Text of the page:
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I have the large set of the text file. In that, each article is separated by 15 stopwords. I want to find out the total number of words count in that file excluding the stopword

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    try this: sed 's/stopword//g' file | wc -w – taliezin Nov 3 '17 at 12:49
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    seems like a reasonable Answer to me, @taliezin! – Jeff Schaller Nov 3 '17 at 13:08
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    It would help (for accurate answers) to see what your input looks like— a small representative sample. – Jeff Schaller Nov 3 '17 at 13:14
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    What defines a word? – 123 Nov 3 '17 at 13:17
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With GNU grep:

grep -Eo '\S+' < file | grep -vcxF stopword

Would count (-c) the number of words (with the same definition of word as that of wc -w, at least on valid text, that is sequences of non-spacing characters (\S+)) that are not (-v) exactly (-xF) stopword.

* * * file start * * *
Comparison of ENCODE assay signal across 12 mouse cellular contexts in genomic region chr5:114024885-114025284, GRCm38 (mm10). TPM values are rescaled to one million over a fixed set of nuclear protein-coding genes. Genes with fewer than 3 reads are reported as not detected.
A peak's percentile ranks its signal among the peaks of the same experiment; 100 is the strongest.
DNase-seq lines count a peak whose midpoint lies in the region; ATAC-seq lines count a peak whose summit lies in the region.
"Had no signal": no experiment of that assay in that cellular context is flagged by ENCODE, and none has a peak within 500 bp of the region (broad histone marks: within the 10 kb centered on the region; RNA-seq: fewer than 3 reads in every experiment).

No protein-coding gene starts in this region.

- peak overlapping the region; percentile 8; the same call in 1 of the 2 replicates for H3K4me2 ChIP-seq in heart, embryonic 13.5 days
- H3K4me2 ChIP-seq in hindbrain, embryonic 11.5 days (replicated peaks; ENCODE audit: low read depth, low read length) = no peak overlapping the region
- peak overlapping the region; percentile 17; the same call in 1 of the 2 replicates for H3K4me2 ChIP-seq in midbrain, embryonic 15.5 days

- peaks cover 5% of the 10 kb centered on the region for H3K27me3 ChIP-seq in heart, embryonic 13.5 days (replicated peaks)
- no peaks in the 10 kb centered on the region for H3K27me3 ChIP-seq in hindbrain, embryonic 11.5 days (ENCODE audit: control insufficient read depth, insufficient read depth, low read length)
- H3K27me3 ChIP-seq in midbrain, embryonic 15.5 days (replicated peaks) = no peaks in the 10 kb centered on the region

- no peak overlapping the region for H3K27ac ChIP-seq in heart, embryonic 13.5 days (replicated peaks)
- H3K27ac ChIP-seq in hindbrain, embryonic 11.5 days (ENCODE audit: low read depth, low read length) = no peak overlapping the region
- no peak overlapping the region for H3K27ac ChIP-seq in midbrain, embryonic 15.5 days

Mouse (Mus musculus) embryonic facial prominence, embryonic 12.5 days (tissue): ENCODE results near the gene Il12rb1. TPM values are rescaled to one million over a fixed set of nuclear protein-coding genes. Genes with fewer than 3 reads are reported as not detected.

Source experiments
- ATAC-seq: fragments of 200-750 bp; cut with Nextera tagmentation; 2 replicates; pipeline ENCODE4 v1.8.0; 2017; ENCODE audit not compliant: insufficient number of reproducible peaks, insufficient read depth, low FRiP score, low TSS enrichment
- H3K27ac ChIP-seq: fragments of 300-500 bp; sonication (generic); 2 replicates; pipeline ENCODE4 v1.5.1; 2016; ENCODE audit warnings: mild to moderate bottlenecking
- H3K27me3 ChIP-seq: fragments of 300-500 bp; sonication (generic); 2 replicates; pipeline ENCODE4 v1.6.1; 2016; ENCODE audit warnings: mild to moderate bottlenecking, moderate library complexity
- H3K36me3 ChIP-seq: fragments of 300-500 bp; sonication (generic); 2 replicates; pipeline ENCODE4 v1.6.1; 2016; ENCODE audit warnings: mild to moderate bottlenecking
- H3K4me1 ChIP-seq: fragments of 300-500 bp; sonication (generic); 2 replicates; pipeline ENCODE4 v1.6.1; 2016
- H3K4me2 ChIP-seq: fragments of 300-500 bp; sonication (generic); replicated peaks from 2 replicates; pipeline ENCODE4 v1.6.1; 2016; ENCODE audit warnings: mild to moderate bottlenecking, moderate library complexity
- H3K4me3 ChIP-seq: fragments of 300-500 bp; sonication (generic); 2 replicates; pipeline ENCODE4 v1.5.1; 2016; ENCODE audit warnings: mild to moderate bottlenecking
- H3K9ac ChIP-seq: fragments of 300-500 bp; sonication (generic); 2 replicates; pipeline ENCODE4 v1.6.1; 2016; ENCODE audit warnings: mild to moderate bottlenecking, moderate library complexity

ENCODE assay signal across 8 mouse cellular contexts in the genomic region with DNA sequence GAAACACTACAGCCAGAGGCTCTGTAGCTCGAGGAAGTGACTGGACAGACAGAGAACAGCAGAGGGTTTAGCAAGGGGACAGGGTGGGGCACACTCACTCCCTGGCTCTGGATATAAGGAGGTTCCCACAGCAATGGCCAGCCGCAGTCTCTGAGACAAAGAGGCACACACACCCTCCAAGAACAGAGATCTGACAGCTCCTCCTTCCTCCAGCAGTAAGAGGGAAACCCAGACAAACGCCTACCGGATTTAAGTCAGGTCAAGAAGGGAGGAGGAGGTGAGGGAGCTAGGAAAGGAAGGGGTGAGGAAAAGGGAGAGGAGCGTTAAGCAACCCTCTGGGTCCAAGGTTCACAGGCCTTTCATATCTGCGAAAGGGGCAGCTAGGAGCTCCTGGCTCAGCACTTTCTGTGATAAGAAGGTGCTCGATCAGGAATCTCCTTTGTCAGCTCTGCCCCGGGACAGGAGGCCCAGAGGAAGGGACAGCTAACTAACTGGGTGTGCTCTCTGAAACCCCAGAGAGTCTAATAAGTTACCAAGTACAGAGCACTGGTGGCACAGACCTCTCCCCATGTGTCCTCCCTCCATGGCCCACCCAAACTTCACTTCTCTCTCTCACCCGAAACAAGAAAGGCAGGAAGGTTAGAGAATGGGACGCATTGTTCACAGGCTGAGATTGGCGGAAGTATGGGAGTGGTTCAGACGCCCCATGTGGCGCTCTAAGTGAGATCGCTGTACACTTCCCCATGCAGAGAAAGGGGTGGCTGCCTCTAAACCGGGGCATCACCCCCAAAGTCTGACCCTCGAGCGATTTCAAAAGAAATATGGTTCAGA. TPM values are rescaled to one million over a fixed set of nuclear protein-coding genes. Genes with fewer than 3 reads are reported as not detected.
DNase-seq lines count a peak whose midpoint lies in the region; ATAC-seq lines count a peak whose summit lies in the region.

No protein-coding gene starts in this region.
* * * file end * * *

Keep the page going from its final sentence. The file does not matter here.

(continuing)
3

The number of words in input minus the number of stopwords (using GNU grep's -o, since you tagged Linux):

echo $(( $(wc -w < input) - $( grep -o stopword input | wc -l ) ))

Sample input:

I have the large set of the text file. In that, each article is separated by 15 stopwords. I want to find out the total number of words count in that file excluding the stopword.
stopword stopword stopword stopword stopword stopword stopword stopword stopword stopword stopword stopword stopword stopword stopword
I have the large set of the text file. In that, each article is separated by 15 stopwords. I want to find out the total number of words count in that file excluding the stopword.

Output:

$ echo $(( $(wc -w < input) - $( grep -o stopword input | wc -l ) ))
66
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    Note that on an input like stopwordstopword-stopword, that would give -2 – Stéphane Chazelas Nov 3 '17 at 13:11
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awk '{ gsub("stopword",""); words+=NF }; END { print words; }' /text/file

This counts everything that awk considers a field. Even it is semantically not a word like

  • a hyphen
  • a dot after a space (wrong end of sentence . Next sentence)
  • numbers in headings ( 1. introduction )

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